Sloan v. School Dist. of Greenville County, 3238.

Decision Date21 August 2000
Docket NumberNo. 3238.,3238.
CourtSouth Carolina Court of Appeals
PartiesEdward D. SLOAN, Jr., individually, and as a Citizen, Resident, Taxpayer and Registered Elector of Greenville County, and on behalf of all others similarly situated, Appellant, v. The SCHOOL DISTRICT OF GREENVILLE COUNTY, South Carolina, an Agency of the State of South Carolina, J. Coleman Shouse, Vivian Richardson, Debra Bush, Margaret Burch, Ralph Chandler, Marilyn Hendrix, Valerie Hollinger, Roger Meek, Tommie Reece, William Renninger, Leola Robinson, and Ann Southerlin, Respondents.

James G. Carpenter and Jennifer J. Horton, both of James G. Carpenter, PC, of Greenville, for appellant.

N. Ward Lambert, of The Harper Law Firm, of Greenville, for respondents.

CONNOR, Judge:

Edward D. Sloan, Jr., individually, and as a citizen, resident, taxpayer, and registered elector of Greenville County, and on behalf of all others similarly situated, brought this declaratory judgment action against the School District of Greenville County and the individual members of the District board. Sloan requested a declaration that certain contracts entered into by the District were ultra vires to the District's procurement code, invalid, and illegal. Sloan also asked the court to enjoin performance and payment of the illegal contracts. The trial court granted the District's motion to dismiss, finding Sloan lacked standing to contest the District's actions. It also found Sloan had no implied right of action under the District's procurement code. Sloan appeals. We reverse and remand.


The District awards contracts amounting to $25,000 or more through competitive sealed bidding under its procurement code.1 That code provides an emergency procurement may be made when an emergency condition arises and the need cannot be met through normal procurement methods. The code limits such procurement to "when there exists an immediate threat to public health, welfare, critical economy and efficiency, or safety under emergency conditions as defined in regulation." The District's applicable regulation provides examples of such emergency conditions, including floods, epidemics, riots, equipment failures, and fire loss. The regulation also requires the condition "must create an immediate and serious need for supplies, services, equipment, or construction[,]... the lack of which would seriously threaten: (1) the functioning of the District; (2) the preservation or protection of property; or (3) the health or safety of any person." The emergency procurement is to "be made with as much competition as is practicable under the circumstances."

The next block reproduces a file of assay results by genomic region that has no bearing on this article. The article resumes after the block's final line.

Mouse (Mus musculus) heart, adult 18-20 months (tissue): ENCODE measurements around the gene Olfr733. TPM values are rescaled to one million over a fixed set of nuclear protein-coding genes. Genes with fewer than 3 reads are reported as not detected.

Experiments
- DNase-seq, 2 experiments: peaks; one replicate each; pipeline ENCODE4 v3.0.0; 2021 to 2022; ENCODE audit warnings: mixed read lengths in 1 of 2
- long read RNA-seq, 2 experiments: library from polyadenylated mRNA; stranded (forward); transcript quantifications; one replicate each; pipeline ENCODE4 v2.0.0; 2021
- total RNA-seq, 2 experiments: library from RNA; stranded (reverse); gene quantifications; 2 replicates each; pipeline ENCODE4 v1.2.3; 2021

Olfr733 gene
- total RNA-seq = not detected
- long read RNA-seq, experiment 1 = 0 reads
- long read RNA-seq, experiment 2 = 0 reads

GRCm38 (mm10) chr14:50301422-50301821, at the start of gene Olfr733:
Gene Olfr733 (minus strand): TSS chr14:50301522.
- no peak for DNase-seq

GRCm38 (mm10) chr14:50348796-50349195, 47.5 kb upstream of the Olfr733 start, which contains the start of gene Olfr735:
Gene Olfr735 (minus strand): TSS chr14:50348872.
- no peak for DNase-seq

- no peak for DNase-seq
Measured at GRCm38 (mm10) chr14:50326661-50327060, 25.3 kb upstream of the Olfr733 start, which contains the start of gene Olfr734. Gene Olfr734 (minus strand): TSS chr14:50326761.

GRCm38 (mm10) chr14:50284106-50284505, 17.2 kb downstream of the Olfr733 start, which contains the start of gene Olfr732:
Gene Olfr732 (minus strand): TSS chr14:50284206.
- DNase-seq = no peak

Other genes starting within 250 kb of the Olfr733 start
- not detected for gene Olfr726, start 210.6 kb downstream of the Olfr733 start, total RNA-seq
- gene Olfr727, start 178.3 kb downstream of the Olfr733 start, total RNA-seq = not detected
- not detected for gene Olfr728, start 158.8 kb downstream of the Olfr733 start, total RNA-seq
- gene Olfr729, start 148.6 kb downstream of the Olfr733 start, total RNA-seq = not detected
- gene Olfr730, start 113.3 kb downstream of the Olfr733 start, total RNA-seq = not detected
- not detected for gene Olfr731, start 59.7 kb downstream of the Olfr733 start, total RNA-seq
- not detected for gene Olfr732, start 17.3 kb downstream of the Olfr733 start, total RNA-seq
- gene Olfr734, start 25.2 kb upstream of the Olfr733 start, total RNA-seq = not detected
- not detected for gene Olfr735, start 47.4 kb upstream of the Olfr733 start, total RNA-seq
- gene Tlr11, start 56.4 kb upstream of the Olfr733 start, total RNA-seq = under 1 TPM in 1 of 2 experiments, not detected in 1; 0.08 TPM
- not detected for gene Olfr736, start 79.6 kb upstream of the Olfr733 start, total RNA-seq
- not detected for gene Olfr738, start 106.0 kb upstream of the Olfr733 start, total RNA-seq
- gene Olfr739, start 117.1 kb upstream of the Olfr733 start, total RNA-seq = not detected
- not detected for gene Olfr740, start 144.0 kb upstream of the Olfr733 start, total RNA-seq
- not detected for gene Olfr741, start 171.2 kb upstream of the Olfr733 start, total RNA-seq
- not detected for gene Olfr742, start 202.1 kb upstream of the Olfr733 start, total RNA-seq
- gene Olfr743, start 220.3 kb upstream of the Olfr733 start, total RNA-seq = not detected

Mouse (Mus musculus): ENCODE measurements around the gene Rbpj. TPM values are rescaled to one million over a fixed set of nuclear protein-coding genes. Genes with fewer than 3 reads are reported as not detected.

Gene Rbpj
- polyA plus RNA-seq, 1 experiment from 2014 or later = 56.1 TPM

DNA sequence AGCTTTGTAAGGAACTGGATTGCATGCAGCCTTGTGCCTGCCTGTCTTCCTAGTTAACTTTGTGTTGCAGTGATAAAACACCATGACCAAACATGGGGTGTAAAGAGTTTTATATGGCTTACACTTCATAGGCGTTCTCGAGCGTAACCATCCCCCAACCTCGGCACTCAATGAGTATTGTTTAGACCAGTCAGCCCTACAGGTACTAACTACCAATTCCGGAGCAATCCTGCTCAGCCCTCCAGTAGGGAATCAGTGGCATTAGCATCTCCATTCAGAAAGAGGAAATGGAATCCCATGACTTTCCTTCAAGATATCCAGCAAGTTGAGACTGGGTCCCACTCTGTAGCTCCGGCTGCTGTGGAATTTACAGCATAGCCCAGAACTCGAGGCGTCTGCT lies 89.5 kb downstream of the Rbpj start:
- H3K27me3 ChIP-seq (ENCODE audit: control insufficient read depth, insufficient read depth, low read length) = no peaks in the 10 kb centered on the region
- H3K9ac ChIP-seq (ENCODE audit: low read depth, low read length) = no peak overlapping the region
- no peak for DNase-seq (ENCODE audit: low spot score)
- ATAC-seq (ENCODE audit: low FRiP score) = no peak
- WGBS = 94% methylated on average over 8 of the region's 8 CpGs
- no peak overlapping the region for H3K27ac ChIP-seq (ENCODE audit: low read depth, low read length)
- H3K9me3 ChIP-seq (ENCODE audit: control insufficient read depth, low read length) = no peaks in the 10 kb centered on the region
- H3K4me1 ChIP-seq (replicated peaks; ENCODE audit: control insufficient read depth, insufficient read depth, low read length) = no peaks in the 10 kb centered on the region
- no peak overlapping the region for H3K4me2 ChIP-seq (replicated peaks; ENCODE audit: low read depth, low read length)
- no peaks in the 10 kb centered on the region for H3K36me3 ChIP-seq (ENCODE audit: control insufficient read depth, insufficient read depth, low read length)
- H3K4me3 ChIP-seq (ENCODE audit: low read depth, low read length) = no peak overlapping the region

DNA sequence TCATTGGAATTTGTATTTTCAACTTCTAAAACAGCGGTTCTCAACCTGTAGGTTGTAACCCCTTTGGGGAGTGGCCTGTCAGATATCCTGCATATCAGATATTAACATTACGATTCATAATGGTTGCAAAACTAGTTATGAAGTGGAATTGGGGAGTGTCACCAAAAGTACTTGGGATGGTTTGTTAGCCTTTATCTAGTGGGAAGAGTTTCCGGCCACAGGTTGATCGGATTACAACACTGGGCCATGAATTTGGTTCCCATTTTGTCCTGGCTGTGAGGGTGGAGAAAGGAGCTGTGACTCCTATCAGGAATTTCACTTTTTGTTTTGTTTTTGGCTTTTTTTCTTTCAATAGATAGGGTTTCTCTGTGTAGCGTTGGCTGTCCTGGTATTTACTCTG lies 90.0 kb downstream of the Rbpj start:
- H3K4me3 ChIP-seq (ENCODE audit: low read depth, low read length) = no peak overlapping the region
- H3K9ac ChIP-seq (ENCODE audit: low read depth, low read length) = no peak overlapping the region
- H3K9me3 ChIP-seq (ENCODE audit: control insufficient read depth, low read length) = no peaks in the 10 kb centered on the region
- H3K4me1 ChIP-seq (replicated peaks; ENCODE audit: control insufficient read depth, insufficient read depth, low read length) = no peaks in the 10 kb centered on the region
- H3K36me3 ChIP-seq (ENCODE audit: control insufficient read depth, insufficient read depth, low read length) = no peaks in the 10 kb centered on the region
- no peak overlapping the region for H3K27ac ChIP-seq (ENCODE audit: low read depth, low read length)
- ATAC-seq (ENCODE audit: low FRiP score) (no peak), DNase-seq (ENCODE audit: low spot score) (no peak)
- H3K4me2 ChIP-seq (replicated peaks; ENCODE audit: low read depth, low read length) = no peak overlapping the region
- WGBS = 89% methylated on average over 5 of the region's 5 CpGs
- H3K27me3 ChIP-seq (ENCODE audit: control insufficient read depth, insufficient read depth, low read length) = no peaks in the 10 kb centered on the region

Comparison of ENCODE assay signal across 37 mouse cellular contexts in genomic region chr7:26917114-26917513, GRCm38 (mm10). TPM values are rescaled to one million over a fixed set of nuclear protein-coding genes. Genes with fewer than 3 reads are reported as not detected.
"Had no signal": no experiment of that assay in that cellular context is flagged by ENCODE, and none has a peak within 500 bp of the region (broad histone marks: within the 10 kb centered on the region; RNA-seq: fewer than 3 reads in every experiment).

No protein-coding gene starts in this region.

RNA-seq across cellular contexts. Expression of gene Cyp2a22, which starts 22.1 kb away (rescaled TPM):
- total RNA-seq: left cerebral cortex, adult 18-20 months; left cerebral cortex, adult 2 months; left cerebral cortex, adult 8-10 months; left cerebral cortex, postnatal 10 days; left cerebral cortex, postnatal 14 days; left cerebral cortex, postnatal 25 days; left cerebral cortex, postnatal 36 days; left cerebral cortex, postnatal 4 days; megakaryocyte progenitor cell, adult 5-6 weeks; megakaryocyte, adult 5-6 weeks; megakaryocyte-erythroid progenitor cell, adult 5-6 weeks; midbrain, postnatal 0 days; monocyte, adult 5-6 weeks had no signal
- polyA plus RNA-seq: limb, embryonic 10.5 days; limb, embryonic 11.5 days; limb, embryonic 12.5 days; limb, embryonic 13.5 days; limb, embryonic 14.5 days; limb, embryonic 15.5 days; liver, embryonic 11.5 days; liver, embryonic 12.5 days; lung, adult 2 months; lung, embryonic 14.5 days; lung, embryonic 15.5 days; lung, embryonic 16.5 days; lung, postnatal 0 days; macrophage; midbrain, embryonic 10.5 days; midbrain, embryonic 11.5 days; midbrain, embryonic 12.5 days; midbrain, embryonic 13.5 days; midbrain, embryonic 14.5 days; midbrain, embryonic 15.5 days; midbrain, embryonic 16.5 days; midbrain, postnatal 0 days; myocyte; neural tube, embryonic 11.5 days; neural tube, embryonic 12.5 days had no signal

On February 23, 1998, the District decided to procure construction contracts for three schools under the emergency exception to its competitive sealed bid procedure. It justified the need for the emergency procurement by asserting it would assure completion of the construction prior to school opening in August 1999, as required by the "Long-Range Facilities Plan." Eston Skinner, a purchasing agent in the District's procurement office spoke to Larry Sorrell, the Manager of Audit and Certification for the State Budget and Control Board, to get his input. Sorrel advised the District had the option of doing an emergency procurement, but warned the District would be cited in the procurement department's audit for not starting the project in time to allow for a normal bidding procedure. He also advised that a disenchanted contractor or other aggrieved party could protest the emergency procurement. The District's procurement code allows determinations under the emergency exception to be challenged if "they are clearly erroneous, arbitrary, capricious or contrary to law."